Shot composition
This classification may seem vague simply because the very definition of a good cinematography is one who can get an interesting shot composition. Anthony Dod Mantle did such a nice job in this film that I couldn't leave this off the list. The way he has different interesting objects placed on different focus planes in space really creates a nice looking shot, and his extensive use of lines leading toward/away from the camera (i.e. the highway supports and the pipelines) are great throughout the film.

8. Lord of the Rings
Year: 2001
Cinematographer: Andrew Lesnie

Why I Like It:

Grungy Color for Dark Scenes:
In the first two example pictures above, you'll see what I mean. In this fantasy of intense, dark battles and environments, Lesnie did a good job finding the right lighting and exposure. The color correction is the final step toward accomplishing this dark, grungy, green tinged look that I thought was perfect for its purposes.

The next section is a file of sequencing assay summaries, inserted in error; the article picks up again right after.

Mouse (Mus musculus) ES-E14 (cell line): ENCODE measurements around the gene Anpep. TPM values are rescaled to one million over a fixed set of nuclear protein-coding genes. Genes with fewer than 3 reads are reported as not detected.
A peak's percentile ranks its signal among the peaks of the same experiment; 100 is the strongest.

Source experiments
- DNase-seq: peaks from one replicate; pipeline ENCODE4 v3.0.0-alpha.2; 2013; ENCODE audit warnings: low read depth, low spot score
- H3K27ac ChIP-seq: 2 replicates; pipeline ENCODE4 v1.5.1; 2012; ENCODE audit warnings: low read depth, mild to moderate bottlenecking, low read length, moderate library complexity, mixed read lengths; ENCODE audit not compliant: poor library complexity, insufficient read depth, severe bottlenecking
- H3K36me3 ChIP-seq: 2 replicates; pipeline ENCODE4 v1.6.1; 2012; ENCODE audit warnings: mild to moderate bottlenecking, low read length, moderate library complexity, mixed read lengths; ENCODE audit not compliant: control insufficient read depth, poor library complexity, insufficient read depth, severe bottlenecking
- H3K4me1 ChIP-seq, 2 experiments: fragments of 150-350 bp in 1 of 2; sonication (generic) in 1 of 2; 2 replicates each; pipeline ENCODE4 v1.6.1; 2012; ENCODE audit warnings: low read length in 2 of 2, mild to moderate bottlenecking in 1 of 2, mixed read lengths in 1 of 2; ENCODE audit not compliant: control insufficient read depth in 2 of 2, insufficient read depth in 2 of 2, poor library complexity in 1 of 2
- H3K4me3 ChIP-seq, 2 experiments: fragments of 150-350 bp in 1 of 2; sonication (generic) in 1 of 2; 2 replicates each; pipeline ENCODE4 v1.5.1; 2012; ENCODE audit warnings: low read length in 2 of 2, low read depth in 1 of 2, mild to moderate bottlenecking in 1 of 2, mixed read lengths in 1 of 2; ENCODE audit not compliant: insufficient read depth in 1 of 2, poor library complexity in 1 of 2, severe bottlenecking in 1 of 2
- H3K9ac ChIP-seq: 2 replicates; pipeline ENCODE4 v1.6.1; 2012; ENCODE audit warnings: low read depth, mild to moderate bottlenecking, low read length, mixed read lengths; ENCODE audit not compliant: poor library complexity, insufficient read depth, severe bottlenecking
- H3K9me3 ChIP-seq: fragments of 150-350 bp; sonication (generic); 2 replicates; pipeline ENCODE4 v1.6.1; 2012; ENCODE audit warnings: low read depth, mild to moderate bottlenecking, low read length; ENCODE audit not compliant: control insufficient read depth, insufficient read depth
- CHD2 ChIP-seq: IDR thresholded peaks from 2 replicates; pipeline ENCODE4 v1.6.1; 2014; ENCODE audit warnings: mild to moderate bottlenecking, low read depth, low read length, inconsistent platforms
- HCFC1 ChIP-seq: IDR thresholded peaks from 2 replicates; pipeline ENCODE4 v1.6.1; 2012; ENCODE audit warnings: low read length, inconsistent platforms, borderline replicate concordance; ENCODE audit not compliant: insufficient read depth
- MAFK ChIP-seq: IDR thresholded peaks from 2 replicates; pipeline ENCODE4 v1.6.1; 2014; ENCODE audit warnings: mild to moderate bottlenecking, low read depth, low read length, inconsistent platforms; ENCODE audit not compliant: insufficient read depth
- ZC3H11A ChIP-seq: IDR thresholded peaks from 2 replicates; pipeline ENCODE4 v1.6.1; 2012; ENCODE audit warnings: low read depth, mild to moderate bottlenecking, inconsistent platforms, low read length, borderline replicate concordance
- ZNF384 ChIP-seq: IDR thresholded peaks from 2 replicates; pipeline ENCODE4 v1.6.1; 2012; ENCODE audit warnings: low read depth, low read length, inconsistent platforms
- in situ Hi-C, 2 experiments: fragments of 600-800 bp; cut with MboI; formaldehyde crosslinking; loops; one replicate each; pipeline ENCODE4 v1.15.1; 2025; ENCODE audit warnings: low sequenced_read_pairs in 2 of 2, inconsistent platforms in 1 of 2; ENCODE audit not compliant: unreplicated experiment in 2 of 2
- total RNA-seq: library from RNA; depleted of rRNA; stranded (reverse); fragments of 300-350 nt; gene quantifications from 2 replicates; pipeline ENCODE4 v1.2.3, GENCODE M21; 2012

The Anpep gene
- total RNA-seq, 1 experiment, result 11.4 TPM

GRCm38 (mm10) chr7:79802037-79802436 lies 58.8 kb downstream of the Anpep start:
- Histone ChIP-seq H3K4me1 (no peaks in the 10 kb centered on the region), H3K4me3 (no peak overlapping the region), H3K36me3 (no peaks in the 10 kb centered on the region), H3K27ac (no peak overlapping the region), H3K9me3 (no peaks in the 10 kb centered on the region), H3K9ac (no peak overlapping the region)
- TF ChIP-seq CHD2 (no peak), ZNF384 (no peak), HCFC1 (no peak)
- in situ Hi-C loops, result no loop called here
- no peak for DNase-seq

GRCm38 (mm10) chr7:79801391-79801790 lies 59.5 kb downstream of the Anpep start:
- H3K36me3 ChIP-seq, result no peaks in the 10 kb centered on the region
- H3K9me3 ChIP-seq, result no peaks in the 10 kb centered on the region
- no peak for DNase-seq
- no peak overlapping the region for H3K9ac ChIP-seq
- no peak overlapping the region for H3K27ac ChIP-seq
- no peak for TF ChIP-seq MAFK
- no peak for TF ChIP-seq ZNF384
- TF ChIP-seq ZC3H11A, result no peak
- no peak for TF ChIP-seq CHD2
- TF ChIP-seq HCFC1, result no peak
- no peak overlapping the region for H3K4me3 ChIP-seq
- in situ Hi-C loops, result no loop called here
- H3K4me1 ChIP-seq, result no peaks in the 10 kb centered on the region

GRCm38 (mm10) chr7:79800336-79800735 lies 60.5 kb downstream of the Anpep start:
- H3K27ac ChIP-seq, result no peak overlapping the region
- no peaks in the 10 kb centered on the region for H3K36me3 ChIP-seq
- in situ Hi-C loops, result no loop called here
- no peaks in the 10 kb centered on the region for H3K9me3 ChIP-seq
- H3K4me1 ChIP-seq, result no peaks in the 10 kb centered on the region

Expansive Landscapes:
The word "fantasy" screams huge open world landscapes, and this is where I think this movie shines. Wide angle lens choices, along with great location scouting, create an expansive feeling that really lends this movie a great deal of scale and production value.

7. No Country for Old Men
Year: 2007
Cinematographer: Roger Deakins

Why I Like It:

Roger Deakins:
A master cinematographer, and one of my favorites. I'll go into depth on why later in this article.

Plain Color:
Deakins goal for this movie was obviously to keep it honest and realistic. The plain-Jane color features a great deal of detail in all levels of brightness. The blacks aren't crushed, and there are no over-exposed frames. I think that instead of sending the audience off to another planet with crazy saturation and blu-ish blacks, the simple color of this film affords the audience a certain level of emotional connection, which helps in creating a great deal of tension.

No-Frills Camera Movement:
The camera movement in this film, like the color, is simple. There are no zooms, and no crazy complex subject tracking shots. For me, this allows for focused, palpable tension. Had the acting not been so good, this style wouldn't have worked, as it would've only created focus on terrible character portrayals and pushed the audience out of the story. But thanks to the casting agents, the viewer was afforded intensely intimate emotional involvement, and therefore, a lot of on-the-edge-of-your-seat tension.